A restraining order usually includes the plaintiff’s job as a place the defendant cannot enter and must keep away from by a particular distance. A plaintiff may be in a situation where they are married to, dating, or share children with a coworker but are granted the protection of a restraining order. At the earliest opportunity, the judge should be informed of such circumstances. Working for the same employer can present an uncomfortable and challenging situation. However, as with educational institutions, your workplace can also make meaningful efforts to ensure your protection as a restraining order plaintiff.

A critical first step is to alert your employer of the order, inform them the defendant works for the company too, and provide a physical copy of the restraining order. The court may order the defendant not to work at the same business or for the same company as the plaintiff. A judge may make such a determination based on many variables, including the severity of the offense behind the order.

Why are the Specific Terms of the Order Important for Contact and Distance?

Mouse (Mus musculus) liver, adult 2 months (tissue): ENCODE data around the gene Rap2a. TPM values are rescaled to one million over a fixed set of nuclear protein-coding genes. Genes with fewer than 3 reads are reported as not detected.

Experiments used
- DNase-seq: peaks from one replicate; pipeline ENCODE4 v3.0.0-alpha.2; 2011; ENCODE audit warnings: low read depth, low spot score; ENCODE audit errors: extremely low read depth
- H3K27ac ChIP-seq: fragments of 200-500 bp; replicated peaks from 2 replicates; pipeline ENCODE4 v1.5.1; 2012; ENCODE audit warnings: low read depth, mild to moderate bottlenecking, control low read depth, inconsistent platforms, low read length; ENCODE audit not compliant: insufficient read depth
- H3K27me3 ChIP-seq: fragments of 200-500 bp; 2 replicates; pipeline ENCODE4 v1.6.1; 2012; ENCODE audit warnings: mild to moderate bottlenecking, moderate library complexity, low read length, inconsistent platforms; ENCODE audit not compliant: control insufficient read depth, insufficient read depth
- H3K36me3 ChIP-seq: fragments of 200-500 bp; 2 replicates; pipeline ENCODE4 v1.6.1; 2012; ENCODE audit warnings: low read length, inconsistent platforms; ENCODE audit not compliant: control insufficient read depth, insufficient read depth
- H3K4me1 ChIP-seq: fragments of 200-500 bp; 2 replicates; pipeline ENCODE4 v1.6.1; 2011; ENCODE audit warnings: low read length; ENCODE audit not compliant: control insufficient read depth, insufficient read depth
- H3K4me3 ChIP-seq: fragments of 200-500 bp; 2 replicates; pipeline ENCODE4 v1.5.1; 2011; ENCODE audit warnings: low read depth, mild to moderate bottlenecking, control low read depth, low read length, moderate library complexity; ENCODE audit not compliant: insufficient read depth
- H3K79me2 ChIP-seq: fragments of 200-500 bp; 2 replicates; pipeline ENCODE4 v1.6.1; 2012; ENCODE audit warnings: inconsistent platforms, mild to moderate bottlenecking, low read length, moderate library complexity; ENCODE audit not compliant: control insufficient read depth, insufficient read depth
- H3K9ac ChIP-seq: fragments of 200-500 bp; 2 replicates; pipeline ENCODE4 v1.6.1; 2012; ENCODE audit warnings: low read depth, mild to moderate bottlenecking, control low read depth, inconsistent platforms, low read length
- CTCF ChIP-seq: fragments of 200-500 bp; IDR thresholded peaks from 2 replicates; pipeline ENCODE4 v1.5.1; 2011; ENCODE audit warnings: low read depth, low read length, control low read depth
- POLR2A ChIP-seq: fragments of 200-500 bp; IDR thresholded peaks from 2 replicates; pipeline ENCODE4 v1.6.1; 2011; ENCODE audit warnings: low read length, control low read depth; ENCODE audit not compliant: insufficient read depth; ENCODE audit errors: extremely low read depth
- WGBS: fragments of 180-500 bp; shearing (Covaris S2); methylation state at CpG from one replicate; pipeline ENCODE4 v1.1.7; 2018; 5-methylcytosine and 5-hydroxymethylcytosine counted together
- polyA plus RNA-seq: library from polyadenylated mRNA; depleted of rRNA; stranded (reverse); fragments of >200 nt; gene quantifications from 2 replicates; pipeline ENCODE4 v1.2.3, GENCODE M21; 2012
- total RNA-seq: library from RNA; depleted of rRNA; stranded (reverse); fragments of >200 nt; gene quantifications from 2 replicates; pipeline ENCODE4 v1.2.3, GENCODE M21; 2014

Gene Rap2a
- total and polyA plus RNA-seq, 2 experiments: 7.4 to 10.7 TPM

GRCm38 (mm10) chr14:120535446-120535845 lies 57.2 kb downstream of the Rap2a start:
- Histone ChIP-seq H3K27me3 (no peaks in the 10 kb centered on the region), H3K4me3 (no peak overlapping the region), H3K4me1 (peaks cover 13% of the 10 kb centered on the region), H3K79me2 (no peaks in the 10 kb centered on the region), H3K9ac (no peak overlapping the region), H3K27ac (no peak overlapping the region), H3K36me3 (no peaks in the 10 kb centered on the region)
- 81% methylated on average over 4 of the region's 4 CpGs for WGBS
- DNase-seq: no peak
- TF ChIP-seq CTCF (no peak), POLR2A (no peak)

The many elements that may be included in a temporary or final restraining order are essential for both defendants and victims because they set out the specific conditions the defendant must follow to avoid violation and, as a result, jail time or hefty fines. They also delineate the victim’s rights and protections, which can help them feel safe and secure. There are some common situations in which abiding by the terms of TROs and FROs is critical. For example, a temporary or final order can come equipped with a no-contact provision, which means there is to be no contact permitted between the defendant and the plaintiff, or it can specifically mention that contact must be confined to making arrangements for the children if the two parties have children in common. When followed, the victim remains safe from further harm, and the defendant avoids wrongdoing, violations, and potential criminal charges.